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This Week's Column: Sustainable Seafood

Sustainable Seafood

Published in the Bondi View and City News.  

The choices we make from the menus of Australia’s wonderful seafood restaurants and at the fishmonger are becoming critical. The oceans around us are not limitless in their bounty. Overfishing is a fact in three quarters of the world’s oceans. One man who is concerned about this is Australian-based chef Tom Kime, a regular guest on Ready, Steady, Cook. Tom has recently co-authored a book called Fish Tales (RRP $45.00) that shares photos, stories and recipes from the world’s sustainable fisheries, hoping to get more people interested in ocean-friendly fish.


I asked Tom what the easiest way was to purchase seafood ethically, and he said “look for the blue eco label of the Marine Stewardship Council. The MSC certification ensures that fish is wild from sustainable sources.” This global labeling system currently smiles upon West Australian Rock Lobster and Yellow- eyed Coorong Mullet; but “there are many new fisheries coming  on board” all the time, so keep an eye on their fast changing website: www.msc.org. If you buy your seafood at the supermarket, Tom adds that much of the “pre-processed fish used by Bird’s Eye and John West are coming from sustainable fisheries.”  You can also check out the work of The Australian Marine Conservation Society www.marineconservation.org.au and download their pocket guide to keep handy at restaurants/fish shops where you can’t look for labels.

If you’re faced with a choice between wild caught and farmed fish, Tom has this advice: “A wild product is always going to be better for the environment, than a farmed one because the impact and footprint will be far less.” You also need to take into account that to produce “one kilo of farmed salmon it takes twelve kilos of wild fish that has been processed into fish feed.” Plus there’s the added risk that escaped fish or feed “full of hormones and antibiotics can leach into the natural environment, causing all kinds of problems with their wild cousins.”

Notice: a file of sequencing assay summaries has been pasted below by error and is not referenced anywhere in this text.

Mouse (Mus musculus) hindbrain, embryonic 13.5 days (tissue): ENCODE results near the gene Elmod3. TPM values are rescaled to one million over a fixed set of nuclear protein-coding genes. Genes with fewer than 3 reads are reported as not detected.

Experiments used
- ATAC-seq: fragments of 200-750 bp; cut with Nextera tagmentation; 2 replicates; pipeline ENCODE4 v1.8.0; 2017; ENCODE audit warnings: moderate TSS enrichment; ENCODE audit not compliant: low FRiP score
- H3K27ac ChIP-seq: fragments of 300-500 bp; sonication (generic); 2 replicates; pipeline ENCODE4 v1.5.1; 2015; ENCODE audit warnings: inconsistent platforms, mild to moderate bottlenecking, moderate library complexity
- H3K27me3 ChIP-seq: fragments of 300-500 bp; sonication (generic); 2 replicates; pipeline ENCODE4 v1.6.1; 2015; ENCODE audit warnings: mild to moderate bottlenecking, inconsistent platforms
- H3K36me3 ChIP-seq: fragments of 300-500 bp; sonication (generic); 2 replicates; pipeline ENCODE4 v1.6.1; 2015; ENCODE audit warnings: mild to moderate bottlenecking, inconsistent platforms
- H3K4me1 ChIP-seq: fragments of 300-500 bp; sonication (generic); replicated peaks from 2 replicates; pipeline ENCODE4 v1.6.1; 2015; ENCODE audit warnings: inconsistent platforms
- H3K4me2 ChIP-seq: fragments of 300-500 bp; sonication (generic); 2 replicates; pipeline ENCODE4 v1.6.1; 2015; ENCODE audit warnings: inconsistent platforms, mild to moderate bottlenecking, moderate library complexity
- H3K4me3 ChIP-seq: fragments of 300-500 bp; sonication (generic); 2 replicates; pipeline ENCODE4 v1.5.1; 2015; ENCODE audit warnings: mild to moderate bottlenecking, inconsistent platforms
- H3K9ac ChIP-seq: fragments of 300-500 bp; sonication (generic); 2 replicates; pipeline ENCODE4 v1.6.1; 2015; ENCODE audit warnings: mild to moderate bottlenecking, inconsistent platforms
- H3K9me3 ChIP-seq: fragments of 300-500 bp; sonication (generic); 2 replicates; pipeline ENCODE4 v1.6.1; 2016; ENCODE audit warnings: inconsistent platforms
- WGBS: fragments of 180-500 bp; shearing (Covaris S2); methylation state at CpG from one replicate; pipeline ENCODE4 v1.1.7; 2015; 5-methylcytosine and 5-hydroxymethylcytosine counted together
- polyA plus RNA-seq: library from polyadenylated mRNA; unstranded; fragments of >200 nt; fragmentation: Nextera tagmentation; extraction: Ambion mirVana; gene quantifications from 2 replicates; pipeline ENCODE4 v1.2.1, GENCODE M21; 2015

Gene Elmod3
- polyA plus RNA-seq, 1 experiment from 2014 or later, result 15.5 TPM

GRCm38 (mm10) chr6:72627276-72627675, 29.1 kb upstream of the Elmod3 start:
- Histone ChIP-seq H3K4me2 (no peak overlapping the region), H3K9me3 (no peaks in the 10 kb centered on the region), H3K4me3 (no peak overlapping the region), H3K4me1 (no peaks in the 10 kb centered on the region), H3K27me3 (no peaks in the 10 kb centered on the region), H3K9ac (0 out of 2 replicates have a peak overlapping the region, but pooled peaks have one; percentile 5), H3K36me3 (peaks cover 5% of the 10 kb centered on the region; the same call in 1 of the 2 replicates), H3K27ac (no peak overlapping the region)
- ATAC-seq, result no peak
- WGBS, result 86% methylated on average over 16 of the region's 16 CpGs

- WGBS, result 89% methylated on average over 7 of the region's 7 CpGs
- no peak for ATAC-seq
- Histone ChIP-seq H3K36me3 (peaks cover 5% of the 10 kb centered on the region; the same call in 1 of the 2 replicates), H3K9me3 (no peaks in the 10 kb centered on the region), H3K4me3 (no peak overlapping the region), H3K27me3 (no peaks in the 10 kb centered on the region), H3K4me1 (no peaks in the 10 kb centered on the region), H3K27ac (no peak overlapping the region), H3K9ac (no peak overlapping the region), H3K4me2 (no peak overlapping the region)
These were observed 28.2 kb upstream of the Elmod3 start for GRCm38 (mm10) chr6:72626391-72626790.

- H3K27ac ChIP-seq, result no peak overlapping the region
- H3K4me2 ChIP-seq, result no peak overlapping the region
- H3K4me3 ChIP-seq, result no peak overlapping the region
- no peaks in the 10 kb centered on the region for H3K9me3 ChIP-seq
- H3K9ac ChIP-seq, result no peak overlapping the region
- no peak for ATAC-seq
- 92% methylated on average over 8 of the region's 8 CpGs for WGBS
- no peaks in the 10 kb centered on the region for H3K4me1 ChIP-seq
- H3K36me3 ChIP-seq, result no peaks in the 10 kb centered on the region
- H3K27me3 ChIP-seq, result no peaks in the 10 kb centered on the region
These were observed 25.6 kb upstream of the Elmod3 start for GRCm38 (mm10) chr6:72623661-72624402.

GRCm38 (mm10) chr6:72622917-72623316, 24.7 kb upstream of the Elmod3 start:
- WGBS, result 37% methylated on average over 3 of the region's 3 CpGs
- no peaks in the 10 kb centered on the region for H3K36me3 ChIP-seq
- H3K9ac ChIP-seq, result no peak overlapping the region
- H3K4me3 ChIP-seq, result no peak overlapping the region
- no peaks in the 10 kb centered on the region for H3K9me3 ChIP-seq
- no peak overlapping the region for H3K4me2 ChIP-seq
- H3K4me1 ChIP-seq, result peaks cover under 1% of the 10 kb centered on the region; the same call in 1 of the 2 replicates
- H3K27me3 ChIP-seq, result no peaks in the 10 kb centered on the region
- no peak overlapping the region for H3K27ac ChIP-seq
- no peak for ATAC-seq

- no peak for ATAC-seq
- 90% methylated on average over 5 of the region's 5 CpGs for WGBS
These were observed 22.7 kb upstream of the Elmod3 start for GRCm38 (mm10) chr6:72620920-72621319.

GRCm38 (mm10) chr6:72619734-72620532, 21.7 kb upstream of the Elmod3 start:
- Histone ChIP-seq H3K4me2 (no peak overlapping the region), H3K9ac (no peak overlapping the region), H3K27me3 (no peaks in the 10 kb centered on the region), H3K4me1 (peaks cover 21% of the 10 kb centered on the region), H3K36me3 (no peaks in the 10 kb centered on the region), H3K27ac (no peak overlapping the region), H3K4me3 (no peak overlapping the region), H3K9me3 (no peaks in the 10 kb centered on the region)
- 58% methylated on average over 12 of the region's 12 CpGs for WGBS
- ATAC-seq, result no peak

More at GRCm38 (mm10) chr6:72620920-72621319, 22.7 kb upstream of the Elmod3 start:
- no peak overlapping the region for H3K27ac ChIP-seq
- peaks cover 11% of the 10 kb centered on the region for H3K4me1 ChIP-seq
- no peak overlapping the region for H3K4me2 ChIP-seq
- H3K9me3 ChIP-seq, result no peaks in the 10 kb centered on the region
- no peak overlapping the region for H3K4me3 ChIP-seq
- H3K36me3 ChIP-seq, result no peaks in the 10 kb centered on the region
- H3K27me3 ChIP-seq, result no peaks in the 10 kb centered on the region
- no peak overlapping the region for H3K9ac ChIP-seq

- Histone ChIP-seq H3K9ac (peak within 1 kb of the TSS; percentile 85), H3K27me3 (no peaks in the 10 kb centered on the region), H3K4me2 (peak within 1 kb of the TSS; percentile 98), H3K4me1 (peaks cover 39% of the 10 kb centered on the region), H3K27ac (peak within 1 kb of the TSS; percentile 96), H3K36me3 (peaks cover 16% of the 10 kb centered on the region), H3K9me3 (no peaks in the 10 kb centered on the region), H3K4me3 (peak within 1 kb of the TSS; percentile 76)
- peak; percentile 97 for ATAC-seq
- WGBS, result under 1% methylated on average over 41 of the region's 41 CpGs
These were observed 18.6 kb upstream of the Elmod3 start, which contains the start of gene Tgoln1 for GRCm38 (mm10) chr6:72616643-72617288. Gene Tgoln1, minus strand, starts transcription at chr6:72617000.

It’s important to remember that our buying habits can and do shape the commercial reality of the fishing industry. “It is our responsibility as consumers to do what we can and insist that the retailers do the same… demand that our wild fish comes from a sustainable source.” Tom points out that Holland is aiming to have all their fish MSC certified as sustainable by the year 2012, and there is “no reason why we cannot do the same.” By choosing sustainable, wild caught fish you can make a difference. By voting with your dollar, you will help ensure that we’ll all be enjoying a summer of seafood for many years to come. So enough with the Orange Roughy, okay? 

Learn how to cook sustainable fish by heading to the Sydney Seafood School’s tiered auditorium at the Sydney Fish Markets. Manager Roberta Muir assures me that “all seafood for Sydney Seafood School classes is sourced according to Sydney Fish Market's Sustainability Principles” which you can view on their website. Choose a class by dish (think paella, chilli crab, laksa or a seafood barbecue) or learn from a chef you admire. I’d recommend the talented Alessandro Pavoni from Ormeggio at The Spit on Monday 10th May - his sardines are second to none! There are also classes from Christine Mansfield (6th March) and Matt Moran (29th March) on offer.